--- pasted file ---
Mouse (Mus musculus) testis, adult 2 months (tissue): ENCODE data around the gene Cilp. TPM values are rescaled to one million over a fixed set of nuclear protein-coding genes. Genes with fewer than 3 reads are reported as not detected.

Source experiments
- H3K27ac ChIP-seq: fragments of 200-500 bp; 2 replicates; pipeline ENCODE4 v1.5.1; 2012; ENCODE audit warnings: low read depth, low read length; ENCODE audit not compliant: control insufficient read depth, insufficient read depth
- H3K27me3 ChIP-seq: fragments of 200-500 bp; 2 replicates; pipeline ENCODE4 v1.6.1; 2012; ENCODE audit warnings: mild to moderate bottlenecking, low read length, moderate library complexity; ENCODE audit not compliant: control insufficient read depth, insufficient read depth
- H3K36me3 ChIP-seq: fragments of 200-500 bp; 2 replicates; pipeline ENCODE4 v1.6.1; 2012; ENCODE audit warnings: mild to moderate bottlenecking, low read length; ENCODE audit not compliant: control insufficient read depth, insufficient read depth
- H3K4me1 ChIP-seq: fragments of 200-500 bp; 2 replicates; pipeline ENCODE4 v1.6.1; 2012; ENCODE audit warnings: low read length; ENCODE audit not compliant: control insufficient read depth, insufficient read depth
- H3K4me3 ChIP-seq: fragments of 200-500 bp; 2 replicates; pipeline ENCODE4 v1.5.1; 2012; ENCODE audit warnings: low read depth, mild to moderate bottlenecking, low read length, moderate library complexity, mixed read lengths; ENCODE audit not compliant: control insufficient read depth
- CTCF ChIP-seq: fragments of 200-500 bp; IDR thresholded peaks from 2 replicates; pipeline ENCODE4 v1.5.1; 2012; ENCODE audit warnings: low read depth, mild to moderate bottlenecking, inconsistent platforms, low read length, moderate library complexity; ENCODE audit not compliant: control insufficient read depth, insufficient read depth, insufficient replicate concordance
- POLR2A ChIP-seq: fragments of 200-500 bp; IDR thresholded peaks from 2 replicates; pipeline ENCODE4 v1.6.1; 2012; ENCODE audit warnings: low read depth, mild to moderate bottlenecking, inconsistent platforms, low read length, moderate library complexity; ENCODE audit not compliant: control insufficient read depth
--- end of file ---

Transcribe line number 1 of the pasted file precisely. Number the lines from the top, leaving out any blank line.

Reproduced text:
Mouse (Mus musculus) testis, adult 2 months (tissue): ENCODE data around the gene Cilp. TPM values are rescaled to one million over a fixed set of nuclear protein-coding genes. Genes with fewer than 3 reads are reported as not detected.